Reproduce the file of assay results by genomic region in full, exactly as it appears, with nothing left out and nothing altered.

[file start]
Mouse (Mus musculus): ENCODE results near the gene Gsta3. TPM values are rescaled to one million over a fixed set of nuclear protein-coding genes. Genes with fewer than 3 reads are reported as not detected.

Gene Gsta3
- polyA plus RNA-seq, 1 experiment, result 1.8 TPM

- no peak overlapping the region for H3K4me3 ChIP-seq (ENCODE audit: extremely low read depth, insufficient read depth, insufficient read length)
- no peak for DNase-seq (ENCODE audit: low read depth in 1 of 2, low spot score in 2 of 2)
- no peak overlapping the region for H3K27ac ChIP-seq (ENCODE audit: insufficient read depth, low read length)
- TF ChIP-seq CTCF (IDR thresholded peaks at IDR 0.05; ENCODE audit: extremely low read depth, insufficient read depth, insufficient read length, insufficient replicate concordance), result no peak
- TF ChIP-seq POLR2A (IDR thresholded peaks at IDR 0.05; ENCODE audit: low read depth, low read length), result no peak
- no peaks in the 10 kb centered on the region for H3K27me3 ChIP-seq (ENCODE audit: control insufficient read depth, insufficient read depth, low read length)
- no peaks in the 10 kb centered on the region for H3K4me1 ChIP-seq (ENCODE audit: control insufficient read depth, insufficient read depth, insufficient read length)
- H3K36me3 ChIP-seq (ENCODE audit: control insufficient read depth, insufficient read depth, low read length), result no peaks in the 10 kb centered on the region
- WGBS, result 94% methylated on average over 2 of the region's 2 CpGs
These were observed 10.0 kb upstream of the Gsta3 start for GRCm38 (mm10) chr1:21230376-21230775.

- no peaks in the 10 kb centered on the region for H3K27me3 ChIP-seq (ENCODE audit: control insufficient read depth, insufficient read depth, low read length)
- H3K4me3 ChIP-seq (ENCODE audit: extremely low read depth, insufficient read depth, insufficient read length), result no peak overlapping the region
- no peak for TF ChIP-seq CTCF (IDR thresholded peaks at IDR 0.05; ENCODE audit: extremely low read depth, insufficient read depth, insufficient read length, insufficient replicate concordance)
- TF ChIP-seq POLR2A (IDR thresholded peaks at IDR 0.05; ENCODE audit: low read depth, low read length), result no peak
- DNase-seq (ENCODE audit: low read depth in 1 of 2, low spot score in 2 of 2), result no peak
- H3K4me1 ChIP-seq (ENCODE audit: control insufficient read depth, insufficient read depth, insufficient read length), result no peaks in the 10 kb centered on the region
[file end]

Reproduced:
Mouse (Mus musculus): ENCODE results near the gene Gsta3. TPM values are rescaled to one million over a fixed set of nuclear protein-coding genes. Genes with fewer than 3 reads are reported as not detected.

Gene Gsta3
- polyA plus RNA-seq, 1 experiment, result 1.8 TPM

- no peak overlapping the region for H3K4me3 ChIP-seq (ENCODE audit: extremely low read depth, insufficient read depth, insufficient read length)
- no peak for DNase-seq (ENCODE audit: low read depth in 1 of 2, low spot score in 2 of 2)
- no peak overlapping the region for H3K27ac ChIP-seq (ENCODE audit: insufficient read depth, low read length)
- TF ChIP-seq CTCF (IDR thresholded peaks at IDR 0.05; ENCODE audit: extremely low read depth, insufficient read depth, insufficient read length, insufficient replicate concordance), result no peak
- TF ChIP-seq POLR2A (IDR thresholded peaks at IDR 0.05; ENCODE audit: low read depth, low read length), result no peak
- no peaks in the 10 kb centered on the region for H3K27me3 ChIP-seq (ENCODE audit: control insufficient read depth, insufficient read depth, low read length)
- no peaks in the 10 kb centered on the region for H3K4me1 ChIP-seq (ENCODE audit: control insufficient read depth, insufficient read depth, insufficient read length)
- H3K36me3 ChIP-seq (ENCODE audit: control insufficient read depth, insufficient read depth, low read length), result no peaks in the 10 kb centered on the region
- WGBS, result 94% methylated on average over 2 of the region's 2 CpGs
These were observed 10.0 kb upstream of the Gsta3 start for GRCm38 (mm10) chr1:21230376-21230775.

- no peaks in the 10 kb centered on the region for H3K27me3 ChIP-seq (ENCODE audit: control insufficient read depth, insufficient read depth, low read length)
- H3K4me3 ChIP-seq (ENCODE audit: extremely low read depth, insufficient read depth, insufficient read length), result no peak overlapping the region
- no peak for TF ChIP-seq CTCF (IDR thresholded peaks at IDR 0.05; ENCODE audit: extremely low read depth, insufficient read depth, insufficient read length, insufficient replicate concordance)
- TF ChIP-seq POLR2A (IDR thresholded peaks at IDR 0.05; ENCODE audit: low read depth, low read length), result no peak
- DNase-seq (ENCODE audit: low read depth in 1 of 2, low spot score in 2 of 2), result no peak
- H3K4me1 ChIP-seq (ENCODE audit: control insufficient read depth, insufficient read depth, insufficient read length), result no peaks in the 10 kb centered on the region